Gender and the Law Prof Blog

Editor: Tracy A. Thomas
University of Akron School of Law

Sunday, June 17, 2018

The Terrible Gender Stereotypes of Father's Day Cards

The Terrible Stereotypes of Mother's and Father's Day Cards

The messaging isn’t subtle, either. Some cards are very clear about which parent is considered more important. “Happy Mother’s Day to a woman who does it all!,” read one card. “You work. You cook. You clean. You nurture … You crazy?!” But the woman on the inside of the card has a happy enough expression, even though each of her limbs is engaged in a different task. A month later I found a Father’s Day card that said: “Father’s Day is in June … Because about a month after Mother’s Day, somebody went ‘Hey, wait a minute!’” (In reality, it took much longer. President Woodrow Wilson declared Mother’s Day a national U.S. holiday in 1914; it wasn’t until 1972 that President Nixon made Father’s Day official.)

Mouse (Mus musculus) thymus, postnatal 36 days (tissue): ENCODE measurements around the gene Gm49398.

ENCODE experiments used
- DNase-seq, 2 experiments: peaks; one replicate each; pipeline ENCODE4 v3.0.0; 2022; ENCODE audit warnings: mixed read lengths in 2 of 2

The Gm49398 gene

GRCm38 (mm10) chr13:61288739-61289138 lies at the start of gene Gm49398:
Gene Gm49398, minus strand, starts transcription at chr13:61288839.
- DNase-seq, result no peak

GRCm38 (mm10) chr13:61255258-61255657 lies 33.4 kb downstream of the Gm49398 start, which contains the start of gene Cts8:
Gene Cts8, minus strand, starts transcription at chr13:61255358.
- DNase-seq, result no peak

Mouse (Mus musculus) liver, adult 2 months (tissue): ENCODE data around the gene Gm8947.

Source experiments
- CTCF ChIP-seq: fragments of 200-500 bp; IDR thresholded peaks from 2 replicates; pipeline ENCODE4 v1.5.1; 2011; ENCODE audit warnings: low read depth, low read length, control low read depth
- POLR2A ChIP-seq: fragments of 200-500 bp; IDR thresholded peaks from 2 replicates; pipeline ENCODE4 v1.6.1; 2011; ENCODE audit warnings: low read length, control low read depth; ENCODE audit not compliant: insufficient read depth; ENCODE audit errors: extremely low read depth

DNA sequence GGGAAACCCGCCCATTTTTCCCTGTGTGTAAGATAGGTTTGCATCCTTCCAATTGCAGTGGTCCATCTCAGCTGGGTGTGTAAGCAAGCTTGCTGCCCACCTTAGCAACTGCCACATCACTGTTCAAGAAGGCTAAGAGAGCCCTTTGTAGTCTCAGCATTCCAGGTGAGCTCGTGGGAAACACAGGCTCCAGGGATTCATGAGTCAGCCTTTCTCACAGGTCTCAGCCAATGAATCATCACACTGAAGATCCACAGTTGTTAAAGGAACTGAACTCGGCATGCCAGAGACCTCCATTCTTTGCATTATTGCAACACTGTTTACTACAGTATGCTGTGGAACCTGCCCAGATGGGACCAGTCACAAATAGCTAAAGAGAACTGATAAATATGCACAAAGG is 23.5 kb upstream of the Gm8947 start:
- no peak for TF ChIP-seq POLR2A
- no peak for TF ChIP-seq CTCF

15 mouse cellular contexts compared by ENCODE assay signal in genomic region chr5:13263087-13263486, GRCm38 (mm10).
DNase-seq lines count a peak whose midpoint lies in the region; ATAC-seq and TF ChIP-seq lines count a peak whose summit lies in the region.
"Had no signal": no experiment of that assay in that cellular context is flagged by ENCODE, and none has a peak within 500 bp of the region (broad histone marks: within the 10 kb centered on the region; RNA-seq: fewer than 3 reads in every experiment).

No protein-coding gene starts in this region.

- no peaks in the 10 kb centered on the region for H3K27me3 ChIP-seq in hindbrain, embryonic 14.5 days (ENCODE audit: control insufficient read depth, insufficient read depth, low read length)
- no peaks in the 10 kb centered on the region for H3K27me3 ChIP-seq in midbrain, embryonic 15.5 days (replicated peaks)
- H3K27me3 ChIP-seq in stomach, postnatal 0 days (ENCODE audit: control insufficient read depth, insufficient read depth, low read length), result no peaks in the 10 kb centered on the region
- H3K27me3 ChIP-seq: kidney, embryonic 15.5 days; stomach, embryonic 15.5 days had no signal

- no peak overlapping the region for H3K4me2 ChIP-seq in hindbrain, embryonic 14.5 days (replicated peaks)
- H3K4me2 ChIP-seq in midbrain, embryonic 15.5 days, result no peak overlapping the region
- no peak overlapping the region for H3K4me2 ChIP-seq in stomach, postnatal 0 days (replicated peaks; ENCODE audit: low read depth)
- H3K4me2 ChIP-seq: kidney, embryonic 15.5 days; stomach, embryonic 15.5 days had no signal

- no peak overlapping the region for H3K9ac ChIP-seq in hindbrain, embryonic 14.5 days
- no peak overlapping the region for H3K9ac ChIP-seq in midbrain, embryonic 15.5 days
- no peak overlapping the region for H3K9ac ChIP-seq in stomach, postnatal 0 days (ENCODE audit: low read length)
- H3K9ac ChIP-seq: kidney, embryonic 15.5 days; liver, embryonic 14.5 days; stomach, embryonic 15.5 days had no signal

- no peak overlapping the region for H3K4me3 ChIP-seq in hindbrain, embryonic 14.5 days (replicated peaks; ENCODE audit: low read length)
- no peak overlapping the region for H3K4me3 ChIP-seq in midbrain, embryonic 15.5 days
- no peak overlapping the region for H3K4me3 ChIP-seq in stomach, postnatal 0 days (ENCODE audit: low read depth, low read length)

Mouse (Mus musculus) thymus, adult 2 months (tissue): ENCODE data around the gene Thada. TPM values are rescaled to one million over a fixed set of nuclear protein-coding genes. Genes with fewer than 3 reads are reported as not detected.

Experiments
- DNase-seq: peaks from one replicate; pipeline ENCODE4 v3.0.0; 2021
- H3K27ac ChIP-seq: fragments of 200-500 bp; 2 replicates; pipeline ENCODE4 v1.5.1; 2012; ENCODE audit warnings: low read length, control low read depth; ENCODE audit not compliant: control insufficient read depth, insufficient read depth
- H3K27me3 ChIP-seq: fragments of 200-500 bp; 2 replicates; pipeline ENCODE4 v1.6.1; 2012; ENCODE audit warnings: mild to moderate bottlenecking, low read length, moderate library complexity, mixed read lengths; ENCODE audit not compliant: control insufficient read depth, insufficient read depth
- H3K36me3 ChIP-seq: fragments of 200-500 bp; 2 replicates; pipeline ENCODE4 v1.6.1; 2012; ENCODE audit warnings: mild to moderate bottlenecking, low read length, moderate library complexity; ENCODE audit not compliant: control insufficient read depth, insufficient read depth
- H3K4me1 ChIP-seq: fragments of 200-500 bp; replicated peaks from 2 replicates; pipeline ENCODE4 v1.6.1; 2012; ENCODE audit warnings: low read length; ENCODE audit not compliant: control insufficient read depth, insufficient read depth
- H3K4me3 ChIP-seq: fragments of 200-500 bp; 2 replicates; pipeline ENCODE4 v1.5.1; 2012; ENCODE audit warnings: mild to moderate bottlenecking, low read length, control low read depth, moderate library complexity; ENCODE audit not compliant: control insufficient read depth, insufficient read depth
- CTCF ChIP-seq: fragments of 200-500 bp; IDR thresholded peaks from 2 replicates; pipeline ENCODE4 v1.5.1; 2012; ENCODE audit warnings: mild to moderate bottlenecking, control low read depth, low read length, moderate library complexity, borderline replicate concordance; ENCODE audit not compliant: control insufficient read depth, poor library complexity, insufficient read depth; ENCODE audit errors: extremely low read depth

A more scientific study of the themes of Mother’s and Father’s Day cards  looked at a batch in 2010. The researchers, Carol Auster and Lisa Auster-Gussman (who, fittingly, are mother and daughter) came to this conclusion: “Ritualized holidays tend to support the status quo, and traditional ideologies of motherhood and fatherhood,” of mothers as nurturers, and fathers as providing more utilitarian support. “The portrayal of motherhood and fatherhood on the greeting cards is important because these cards may act as agents of socialization, shaping individuals’ perceptions, regardless of whether the cards reflect the reality of parenting,” the study goes on to say....

In terms of content, Father’s Day cards emphasized supporting the family economically, imparting practical lessons, and being the best—far more “Number One Dad” or “Best Dad Ever” sort of cards than mothers had. “It was like they needed an award, but there wasn’t a lot of depth in what they were achieving,” says Auster-Gussman, a doctoral candidate in social psychology at the University of Minnesota.

In contrast, Mother’s Day cards focused a lot more on what the mothers were doing for their children. The cards in the study that mentioned “the little things you do” were, without exception, Mother’s Day cards, and cards that talked about making a child feel loved were much more likely to be for moms, too.

https://lawprofessors.typepad.com/gender_law/2018/06/the-terrible-gender-stereotypes-of-fathers-day-cards.html

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